I found myself sitting on a bar stool last winter next to Robert Caro at an Irish wake in Times Square for my irreplaceable Times colleague Frank Prial. I had an overpowering urge to grab Caro’s arm and shake him. For the love of Pete, I wanted to yelp at the 78-year-old historian who has spent 38 years chronicling Lyndon Johnson in more than 3,388 pages, was he ever going to get to Vietnam? But the shy, bespectacled writer picking at his hors d’oeuvres did not look like the sort of man who could be rushed.
As Adam Nagourney wrote in The Times on Sunday, Luci Baines Johnson and other members of LBJ’s shrinking circle are pushing to broaden the lens on the president’s legacy so that it is not merely viewed “through the prism of a failed war”. They are using the 50th anniversary of Johnson’s more impressive domestic policies — including the Civil Rights Act, the Clean Air Act and Medicare — to yank the focus away from “the agony of Vietnam” and “his cross”, as his daughter calls it.
“Nobody wanted that war less than Lyndon Johnson,” the 66-year-old Luci said, adding that he tried mightily to get out. Maybe ratcheting up the war with more than 500,000 troops and sending so many young Americans to their deaths halfway around the world based on chest-thumping advice and a naïve theory of democratic dominoes was a deterrent to getting out.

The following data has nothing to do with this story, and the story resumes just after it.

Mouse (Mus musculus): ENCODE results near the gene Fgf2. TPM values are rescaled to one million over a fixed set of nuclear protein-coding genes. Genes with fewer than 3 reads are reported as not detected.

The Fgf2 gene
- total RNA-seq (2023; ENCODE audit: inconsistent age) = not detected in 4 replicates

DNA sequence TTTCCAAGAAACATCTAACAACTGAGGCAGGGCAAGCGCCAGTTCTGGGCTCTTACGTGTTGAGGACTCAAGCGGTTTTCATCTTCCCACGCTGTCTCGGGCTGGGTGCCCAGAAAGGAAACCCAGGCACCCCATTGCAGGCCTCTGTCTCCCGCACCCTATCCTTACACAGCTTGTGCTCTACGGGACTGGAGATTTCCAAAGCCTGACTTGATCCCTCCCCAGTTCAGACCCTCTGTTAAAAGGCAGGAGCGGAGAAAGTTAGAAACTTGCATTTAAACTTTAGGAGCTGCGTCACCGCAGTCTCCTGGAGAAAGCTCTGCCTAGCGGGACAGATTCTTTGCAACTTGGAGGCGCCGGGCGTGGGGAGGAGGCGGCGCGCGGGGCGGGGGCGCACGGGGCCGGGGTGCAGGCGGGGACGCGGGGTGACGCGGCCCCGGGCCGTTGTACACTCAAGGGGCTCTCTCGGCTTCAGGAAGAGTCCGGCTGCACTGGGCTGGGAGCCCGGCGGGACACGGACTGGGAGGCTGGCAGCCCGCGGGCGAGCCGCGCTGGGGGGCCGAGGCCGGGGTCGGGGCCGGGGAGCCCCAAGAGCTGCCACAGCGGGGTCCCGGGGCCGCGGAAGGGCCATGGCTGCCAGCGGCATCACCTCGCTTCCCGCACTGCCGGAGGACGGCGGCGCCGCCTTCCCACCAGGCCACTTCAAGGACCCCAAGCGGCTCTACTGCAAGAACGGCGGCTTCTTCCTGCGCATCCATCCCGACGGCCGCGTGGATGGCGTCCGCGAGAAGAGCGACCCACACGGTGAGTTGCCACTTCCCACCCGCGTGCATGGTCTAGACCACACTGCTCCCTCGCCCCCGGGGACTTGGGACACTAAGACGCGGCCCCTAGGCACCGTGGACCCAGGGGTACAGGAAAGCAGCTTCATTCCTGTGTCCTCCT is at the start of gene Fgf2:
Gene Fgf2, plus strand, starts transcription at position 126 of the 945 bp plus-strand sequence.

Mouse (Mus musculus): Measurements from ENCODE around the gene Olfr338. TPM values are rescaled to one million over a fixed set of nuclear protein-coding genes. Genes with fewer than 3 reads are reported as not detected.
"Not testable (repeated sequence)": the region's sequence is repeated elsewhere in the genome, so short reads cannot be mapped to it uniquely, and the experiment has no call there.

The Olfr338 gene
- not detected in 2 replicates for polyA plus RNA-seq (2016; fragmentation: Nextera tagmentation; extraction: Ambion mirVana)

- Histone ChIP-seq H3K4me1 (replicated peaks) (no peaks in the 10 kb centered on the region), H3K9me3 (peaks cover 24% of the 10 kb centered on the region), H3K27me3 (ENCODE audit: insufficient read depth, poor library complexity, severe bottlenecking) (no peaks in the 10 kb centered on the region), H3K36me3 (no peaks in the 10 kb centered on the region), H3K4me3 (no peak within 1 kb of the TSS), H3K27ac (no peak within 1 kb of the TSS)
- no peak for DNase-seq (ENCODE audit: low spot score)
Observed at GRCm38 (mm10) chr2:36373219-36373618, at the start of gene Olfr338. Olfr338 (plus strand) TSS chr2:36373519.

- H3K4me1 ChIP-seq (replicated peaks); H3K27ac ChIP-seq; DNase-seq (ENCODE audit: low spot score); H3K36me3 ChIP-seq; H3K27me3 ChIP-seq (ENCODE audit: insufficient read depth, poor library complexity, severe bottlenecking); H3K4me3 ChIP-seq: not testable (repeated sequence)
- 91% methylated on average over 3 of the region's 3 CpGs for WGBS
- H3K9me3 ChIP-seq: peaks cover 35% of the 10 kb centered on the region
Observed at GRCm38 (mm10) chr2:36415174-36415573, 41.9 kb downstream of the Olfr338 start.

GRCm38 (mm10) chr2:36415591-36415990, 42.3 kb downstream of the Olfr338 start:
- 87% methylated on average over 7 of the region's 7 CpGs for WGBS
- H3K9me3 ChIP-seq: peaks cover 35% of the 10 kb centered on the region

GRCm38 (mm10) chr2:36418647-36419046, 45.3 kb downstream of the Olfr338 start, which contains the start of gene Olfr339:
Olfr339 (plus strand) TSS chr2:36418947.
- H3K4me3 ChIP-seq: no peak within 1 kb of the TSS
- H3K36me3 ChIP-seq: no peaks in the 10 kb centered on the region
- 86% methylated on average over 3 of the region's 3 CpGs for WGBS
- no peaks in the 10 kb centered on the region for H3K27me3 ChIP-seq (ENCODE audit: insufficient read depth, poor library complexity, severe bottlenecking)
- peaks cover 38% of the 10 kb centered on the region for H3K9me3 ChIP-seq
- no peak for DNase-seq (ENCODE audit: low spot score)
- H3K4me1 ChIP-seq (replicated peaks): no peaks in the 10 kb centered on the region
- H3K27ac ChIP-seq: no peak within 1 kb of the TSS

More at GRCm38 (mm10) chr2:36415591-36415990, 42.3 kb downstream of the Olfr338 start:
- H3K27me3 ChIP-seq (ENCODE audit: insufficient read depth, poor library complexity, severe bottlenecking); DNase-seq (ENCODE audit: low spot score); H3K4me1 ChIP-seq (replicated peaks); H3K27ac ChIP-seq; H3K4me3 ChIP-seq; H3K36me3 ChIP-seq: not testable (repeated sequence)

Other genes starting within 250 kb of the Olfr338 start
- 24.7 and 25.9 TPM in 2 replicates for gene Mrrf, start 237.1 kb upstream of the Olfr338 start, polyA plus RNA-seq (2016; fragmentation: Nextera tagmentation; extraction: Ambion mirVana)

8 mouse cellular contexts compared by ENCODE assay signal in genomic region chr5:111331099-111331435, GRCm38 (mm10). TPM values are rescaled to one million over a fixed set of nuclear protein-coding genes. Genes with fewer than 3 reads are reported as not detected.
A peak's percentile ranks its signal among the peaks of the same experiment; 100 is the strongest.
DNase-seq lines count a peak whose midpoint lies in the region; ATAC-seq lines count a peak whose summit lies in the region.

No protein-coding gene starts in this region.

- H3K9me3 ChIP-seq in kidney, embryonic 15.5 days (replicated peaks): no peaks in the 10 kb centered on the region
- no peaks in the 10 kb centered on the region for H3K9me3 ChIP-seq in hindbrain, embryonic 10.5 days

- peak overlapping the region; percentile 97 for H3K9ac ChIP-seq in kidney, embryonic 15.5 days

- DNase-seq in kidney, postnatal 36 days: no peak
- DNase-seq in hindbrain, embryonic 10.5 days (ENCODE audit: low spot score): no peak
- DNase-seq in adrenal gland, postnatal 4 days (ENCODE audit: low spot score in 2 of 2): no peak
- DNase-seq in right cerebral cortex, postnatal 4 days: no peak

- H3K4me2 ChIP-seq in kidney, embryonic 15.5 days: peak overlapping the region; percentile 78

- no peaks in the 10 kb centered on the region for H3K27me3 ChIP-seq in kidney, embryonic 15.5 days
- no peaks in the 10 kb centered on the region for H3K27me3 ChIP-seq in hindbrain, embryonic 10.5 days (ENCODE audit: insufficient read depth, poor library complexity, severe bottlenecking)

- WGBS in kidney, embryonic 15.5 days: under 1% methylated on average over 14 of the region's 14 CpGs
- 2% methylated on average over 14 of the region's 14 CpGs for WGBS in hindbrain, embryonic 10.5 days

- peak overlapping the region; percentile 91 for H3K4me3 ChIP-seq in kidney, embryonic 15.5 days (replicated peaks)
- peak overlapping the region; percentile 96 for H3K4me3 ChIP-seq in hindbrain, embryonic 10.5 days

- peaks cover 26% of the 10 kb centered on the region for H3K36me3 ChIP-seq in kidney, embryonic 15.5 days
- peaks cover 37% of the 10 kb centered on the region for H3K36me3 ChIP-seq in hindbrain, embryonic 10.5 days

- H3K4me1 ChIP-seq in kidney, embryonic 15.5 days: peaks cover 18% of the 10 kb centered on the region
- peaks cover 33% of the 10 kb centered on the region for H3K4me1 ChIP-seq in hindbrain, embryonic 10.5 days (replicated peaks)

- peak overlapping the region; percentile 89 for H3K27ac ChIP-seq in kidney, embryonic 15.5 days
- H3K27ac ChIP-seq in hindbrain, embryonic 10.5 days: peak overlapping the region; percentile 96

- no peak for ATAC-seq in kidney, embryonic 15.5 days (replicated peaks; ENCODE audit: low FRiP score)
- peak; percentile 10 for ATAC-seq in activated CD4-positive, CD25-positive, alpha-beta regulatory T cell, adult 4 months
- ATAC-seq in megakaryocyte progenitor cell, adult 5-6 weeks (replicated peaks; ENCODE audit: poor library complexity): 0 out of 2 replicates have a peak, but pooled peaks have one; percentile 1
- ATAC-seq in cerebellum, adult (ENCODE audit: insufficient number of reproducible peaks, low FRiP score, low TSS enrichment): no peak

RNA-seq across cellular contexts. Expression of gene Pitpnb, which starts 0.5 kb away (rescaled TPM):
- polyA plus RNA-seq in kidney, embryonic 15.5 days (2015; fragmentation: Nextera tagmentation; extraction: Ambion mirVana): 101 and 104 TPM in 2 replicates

Johnson was determined not to be seen as weak, not to “cut and run” — the same phrase later used by W. about Iraq when he was determined not to be seen as a wimp and began sending so many young Americans to their deaths halfway around the world based on chest-thumping advice and a naïve theory of democratic dominoes. Asked by a reporter about Iraq recently, W.’s eyes flashed and he replied, “I am not happy.”
He shouldn’t be. Afghanistan, which he abandoned to pursue a phony “retaliatory” war in Iraq, is crumbling despite all the money, muscle and blood we have poured into it, with our runaway fruitcake puppet Hamid Karzai fiddling while the Taliban burns, vowing to run America out just as they did the Russians and waging vicious attacks on women. In corrupt and violent Iraq, women are getting detained illegally and tortured. The country is awash in a blood-dimmed tide, with nearly 9,000 killed last year and almost 1,000 killed last month, as al-Qaeda and another jihadist group fight for supremacy. In Falluja, the city where nearly 100 American soldiers died in the fiercest fighting of the war, the black insurgent flag now flies over buildings.
With the help of his own personal librarian, Laura, W. has been trying to reframe his legacy to take the continued…
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